Cannes: "Lawless" Dull and Flat But Drinkable
Lawless is a dry and straight-forward yet slightly flawed gangster tale about three brothers in Franklin County, Virginia, who make a living bootlegging their way through the 1930’s Prohibition era while fighting against the biggest gangster and corrupt cop crime waves in American history.
The film which is based on a true story, stars Shia LaBeouf as the youngest of the three infamous Bondurant brothers, Jack, with Tom Hardy as the oldest and most feared and revered brother, Forrest, and Jason Clarke plays Howard, the middle brother who guards and protects the other two brothers. The brothers have to battle the abusive and obsessively compulsive neat freak, federal Special Agent Charlie Rakes, played by Guy Pearce, who wants a cut of their bootlegging profits. When the brothers refuse to succumb to the profit sharing demands of Agent Rakes, things start to turn bloody and violent.
The movie integrates side stories of lion-hearted and impulsive Jack as he matures from boy to man and romances his way to the heart of the pastor’s daughter played by Mia Wasikowska, and along his courtship, stirs up trouble and near death experiences for his two brothers, and endangers the life of his best friend, Cricket (Dane DeHaan).
The actors’ performances are decent but not thoroughly convincing, and sometimes difficult to discern what they are mumbling, like Tom Hardy who grunts through most of his lines and Guy Pearce who snarls through some of his. Shia Labeouf plays Jack’s character with the same haste and high energy hysteria as all his other movie characters. There is little change in character portrayal between the young Jack and the more mature and courageous Jack.
Understanding the vocals may not be necessary throughout much of the film since the physical violence of guns, knives, kicks, hand punches and knuckle punches speak for themselves. Yet, the violence is not extremely overdone or cover your eyes grotesque, leaving room for a good and well told story.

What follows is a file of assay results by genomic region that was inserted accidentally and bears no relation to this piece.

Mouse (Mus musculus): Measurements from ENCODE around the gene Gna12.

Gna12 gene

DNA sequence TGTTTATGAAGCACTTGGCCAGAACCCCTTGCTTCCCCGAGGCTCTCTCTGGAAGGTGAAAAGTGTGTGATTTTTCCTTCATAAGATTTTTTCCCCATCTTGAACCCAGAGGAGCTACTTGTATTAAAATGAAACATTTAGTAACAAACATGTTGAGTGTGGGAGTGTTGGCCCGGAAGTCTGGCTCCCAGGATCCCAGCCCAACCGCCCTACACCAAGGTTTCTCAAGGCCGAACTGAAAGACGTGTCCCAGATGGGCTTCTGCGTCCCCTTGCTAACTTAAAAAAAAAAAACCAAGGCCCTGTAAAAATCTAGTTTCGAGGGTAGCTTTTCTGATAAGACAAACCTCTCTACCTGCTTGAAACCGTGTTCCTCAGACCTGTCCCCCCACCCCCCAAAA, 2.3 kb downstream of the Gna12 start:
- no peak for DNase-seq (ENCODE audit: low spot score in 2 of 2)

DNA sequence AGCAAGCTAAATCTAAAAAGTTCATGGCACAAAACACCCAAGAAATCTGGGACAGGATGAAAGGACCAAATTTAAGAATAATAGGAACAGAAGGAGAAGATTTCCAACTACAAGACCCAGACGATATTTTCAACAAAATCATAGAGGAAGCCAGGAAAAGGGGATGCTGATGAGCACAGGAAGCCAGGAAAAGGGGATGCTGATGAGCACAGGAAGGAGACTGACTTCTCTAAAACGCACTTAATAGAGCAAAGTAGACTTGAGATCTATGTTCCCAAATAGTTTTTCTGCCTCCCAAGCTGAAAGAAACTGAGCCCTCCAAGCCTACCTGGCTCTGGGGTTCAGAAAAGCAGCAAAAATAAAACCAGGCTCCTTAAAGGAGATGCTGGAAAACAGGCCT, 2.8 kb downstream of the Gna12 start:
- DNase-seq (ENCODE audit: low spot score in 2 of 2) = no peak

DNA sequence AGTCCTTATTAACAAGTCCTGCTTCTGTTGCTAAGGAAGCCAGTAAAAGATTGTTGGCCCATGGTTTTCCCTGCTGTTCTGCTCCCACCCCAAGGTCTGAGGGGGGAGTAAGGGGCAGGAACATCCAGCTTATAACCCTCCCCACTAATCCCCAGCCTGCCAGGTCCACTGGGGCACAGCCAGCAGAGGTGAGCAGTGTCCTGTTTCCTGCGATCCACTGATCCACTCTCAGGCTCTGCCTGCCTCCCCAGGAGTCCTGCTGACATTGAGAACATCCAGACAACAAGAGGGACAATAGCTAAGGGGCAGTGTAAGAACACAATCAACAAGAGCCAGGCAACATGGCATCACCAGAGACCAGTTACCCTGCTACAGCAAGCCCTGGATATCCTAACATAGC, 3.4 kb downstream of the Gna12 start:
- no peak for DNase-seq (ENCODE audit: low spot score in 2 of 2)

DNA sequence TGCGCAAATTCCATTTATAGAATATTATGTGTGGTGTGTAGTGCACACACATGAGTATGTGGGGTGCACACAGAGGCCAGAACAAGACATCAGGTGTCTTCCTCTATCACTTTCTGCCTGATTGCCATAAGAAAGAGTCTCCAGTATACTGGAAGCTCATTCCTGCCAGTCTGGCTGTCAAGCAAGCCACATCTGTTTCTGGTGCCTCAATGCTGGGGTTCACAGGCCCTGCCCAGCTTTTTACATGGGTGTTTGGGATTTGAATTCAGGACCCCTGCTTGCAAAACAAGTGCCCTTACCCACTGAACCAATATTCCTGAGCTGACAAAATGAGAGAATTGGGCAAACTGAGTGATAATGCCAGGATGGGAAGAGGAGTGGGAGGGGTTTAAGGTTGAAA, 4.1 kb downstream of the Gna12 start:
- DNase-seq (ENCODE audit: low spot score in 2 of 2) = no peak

There are moments were the story seemed a bit out of place or lacking attention to detail. As Jack rushes out of the church, hobbling with one shoe and one bare foot, he encounters Rakes who beats the crap out of him, but Jack seemed to have both shoes on. The scene where Forrest cuts off the balls of his attackers and sends them to Rakes seemed more appropriate to occur after he discovers what happens to Maggie, his girlfriend (Jessica Chastain).
The movie tells a solid story that drags in certain parts, with unnecessary side stories like Shia LaBeouf delivering moonshine to Floyd Banner (Gary Oldman), a high profile gangster, in order to prove his worth to his brothers or the killing spree destructions caused by Floyd Banner in Blackwater. After that, Floyd Banner who could be the Al Capone-like character seemed to have no other value. Nor is it necessary to have Forrest dancing by the frozen lake to test his invincibility; although the humor and ending did save the movie from being completely dull and dry. But, the climatic ending does not deliver the same oomph of most Westerns or Depression era gangster movies, and is a bit weak and easy how Special Agent Charlie Rakes was handled.
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